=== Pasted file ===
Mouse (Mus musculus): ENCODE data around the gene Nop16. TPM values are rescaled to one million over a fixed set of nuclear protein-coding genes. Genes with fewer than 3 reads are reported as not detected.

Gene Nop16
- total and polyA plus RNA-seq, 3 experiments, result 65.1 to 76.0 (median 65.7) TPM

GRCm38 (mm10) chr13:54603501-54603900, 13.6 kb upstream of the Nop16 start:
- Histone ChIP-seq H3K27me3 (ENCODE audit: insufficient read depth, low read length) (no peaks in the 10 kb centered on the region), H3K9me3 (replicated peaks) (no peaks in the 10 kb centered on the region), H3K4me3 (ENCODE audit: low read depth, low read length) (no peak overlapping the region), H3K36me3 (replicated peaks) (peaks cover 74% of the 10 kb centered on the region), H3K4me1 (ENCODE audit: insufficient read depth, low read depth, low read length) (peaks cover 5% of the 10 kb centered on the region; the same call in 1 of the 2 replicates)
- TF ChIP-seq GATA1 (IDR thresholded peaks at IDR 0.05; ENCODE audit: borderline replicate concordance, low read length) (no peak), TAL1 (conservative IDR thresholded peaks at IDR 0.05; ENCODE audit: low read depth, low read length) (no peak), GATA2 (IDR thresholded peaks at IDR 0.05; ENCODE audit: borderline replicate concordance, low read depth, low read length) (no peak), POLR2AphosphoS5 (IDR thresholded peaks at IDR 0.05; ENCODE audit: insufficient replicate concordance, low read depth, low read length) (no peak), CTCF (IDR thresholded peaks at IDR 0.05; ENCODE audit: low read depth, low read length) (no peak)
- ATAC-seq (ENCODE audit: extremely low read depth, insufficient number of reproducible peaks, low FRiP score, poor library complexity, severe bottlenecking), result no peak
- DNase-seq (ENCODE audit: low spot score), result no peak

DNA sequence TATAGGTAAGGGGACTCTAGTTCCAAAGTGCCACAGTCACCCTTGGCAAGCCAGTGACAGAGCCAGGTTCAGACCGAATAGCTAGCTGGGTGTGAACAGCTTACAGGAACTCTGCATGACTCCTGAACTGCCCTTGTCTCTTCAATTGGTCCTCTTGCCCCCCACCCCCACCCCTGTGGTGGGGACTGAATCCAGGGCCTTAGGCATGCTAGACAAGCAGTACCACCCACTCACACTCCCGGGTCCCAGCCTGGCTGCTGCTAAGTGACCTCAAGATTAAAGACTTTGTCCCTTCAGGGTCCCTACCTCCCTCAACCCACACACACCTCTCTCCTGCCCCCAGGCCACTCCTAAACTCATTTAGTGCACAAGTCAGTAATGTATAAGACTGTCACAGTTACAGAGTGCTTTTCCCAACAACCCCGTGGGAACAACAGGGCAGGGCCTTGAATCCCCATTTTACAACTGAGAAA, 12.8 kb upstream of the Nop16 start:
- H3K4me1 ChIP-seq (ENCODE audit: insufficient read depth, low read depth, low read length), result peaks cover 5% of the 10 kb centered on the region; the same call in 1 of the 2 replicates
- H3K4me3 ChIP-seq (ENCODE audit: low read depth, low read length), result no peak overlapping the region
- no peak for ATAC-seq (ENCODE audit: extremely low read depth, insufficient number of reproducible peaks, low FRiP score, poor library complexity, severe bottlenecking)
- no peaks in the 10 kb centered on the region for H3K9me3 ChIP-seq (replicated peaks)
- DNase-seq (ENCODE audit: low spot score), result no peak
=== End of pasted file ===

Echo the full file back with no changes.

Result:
Mouse (Mus musculus): ENCODE data around the gene Nop16. TPM values are rescaled to one million over a fixed set of nuclear protein-coding genes. Genes with fewer than 3 reads are reported as not detected.

Gene Nop16
- total and polyA plus RNA-seq, 3 experiments, result 65.1 to 76.0 (median 65.7) TPM

GRCm38 (mm10) chr13:54603501-54603900, 13.6 kb upstream of the Nop16 start:
- Histone ChIP-seq H3K27me3 (ENCODE audit: insufficient read depth, low read length) (no peaks in the 10 kb centered on the region), H3K9me3 (replicated peaks) (no peaks in the 10 kb centered on the region), H3K4me3 (ENCODE audit: low read depth, low read length) (no peak overlapping the region), H3K36me3 (replicated peaks) (peaks cover 74% of the 10 kb centered on the region), H3K4me1 (ENCODE audit: insufficient read depth, low read depth, low read length) (peaks cover 5% of the 10 kb centered on the region; the same call in 1 of the 2 replicates)
- TF ChIP-seq GATA1 (IDR thresholded peaks at IDR 0.05; ENCODE audit: borderline replicate concordance, low read length) (no peak), TAL1 (conservative IDR thresholded peaks at IDR 0.05; ENCODE audit: low read depth, low read length) (no peak), GATA2 (IDR thresholded peaks at IDR 0.05; ENCODE audit: borderline replicate concordance, low read depth, low read length) (no peak), POLR2AphosphoS5 (IDR thresholded peaks at IDR 0.05; ENCODE audit: insufficient replicate concordance, low read depth, low read length) (no peak), CTCF (IDR thresholded peaks at IDR 0.05; ENCODE audit: low read depth, low read length) (no peak)
- ATAC-seq (ENCODE audit: extremely low read depth, insufficient number of reproducible peaks, low FRiP score, poor library complexity, severe bottlenecking), result no peak
- DNase-seq (ENCODE audit: low spot score), result no peak

DNA sequence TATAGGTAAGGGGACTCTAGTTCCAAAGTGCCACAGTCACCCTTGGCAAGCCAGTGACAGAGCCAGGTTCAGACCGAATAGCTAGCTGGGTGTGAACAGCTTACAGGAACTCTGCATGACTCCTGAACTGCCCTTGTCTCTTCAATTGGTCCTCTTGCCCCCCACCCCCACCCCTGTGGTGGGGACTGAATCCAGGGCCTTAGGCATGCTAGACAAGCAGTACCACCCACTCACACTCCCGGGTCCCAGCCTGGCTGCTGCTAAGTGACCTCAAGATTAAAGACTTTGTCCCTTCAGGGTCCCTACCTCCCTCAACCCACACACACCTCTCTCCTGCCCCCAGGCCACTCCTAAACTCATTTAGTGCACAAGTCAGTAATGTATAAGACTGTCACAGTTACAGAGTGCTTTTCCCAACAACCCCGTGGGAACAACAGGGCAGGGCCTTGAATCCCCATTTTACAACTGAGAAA, 12.8 kb upstream of the Nop16 start:
- H3K4me1 ChIP-seq (ENCODE audit: insufficient read depth, low read depth, low read length), result peaks cover 5% of the 10 kb centered on the region; the same call in 1 of the 2 replicates
- H3K4me3 ChIP-seq (ENCODE audit: low read depth, low read length), result no peak overlapping the region
- no peak for ATAC-seq (ENCODE audit: extremely low read depth, insufficient number of reproducible peaks, low FRiP score, poor library complexity, severe bottlenecking)
- no peaks in the 10 kb centered on the region for H3K9me3 ChIP-seq (replicated peaks)
- DNase-seq (ENCODE audit: low spot score), result no peak